President Barack Obama said on Sunday that the U.S. economy remained under strain and his top economic adviser tempered hopes for a speedy recovery that have driven the stock market to successive gains.
"We're not out of the woods. This is still a difficult time for the economy. Credit is still contracted," Obama told a news conference in Port of Spain, Trinidad and Tobago, where he was attending the Fifth Summit of the Americas.
Data continue to show the country's severe recession is inflicting severe pain, with over 5 million jobs lost since it began in late 2007. But there have been scattered indications that the pace of economic decline is slowing.
"We've seen some more mixed statistics after a period when there was no positive statistics to be found," White House Director of the National Economic Council Lawrence Summers told NBC's "Meet the Press."
"But it is a long road and it is going to take time. It is going to take creating jobs again ... it is going to take supporting the financial system," he said.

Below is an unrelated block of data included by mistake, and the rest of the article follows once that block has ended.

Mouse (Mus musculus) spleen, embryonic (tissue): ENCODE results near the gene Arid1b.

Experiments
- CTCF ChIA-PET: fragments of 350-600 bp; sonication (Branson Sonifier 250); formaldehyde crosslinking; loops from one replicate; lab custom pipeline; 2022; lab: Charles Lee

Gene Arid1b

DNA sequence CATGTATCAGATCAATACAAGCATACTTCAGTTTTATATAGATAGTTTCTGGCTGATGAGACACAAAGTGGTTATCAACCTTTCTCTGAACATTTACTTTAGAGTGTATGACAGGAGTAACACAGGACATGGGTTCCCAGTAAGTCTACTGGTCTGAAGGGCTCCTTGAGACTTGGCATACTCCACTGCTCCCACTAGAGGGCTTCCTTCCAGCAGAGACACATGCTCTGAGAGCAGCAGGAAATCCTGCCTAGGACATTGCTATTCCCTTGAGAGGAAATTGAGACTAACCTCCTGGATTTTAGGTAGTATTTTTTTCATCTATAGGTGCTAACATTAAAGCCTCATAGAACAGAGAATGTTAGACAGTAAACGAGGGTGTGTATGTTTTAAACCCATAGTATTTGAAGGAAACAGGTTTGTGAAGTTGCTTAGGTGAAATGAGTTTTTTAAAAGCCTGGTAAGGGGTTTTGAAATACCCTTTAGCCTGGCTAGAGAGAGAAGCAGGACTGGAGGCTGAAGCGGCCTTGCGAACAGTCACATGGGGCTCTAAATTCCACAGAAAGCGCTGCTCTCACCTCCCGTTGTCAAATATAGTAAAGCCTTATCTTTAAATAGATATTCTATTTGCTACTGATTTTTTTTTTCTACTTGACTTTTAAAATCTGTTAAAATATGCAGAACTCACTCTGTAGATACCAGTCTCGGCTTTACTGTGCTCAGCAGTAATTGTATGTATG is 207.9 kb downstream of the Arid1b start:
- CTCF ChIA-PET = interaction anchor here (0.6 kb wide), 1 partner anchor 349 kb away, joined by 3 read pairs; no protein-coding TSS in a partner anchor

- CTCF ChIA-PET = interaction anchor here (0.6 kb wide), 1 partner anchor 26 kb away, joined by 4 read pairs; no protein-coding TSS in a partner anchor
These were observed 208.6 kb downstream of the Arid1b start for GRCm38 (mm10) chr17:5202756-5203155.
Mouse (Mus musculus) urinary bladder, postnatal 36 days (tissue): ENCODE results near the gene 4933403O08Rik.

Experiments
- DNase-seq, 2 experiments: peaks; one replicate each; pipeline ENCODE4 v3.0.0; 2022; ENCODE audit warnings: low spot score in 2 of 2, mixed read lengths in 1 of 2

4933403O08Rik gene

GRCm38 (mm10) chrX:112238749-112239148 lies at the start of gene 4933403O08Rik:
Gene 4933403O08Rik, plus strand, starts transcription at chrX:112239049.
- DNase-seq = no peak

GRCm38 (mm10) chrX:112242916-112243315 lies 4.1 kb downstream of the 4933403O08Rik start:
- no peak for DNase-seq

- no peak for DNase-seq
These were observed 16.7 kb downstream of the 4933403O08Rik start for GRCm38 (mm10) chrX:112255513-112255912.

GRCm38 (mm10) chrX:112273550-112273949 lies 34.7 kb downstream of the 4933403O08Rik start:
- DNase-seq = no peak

A key challenge for the U.S. economy is to restore confidence that its banks are now sufficiently capitalized after huge losses from the collapse of the housing market.
Obama's economic team is conducting stress tests of the top 19 U.S. firms and will issue guidelines on the process on April 24, with results due on May 4.
Obama said the tests would show that some firms need more help than others.
"Different banks are in different situations. They're going to need different levels of assistance from taxpayers," Obama said, and he vowed that taxpayer money would not be wasted.
"We try to use as light a touch as we can. But I am not going to simply put taxpayer money into a black hole, where you are not going to see results," he said.
Güncelleme Tarihi: 20 Nisan 2009, 15:08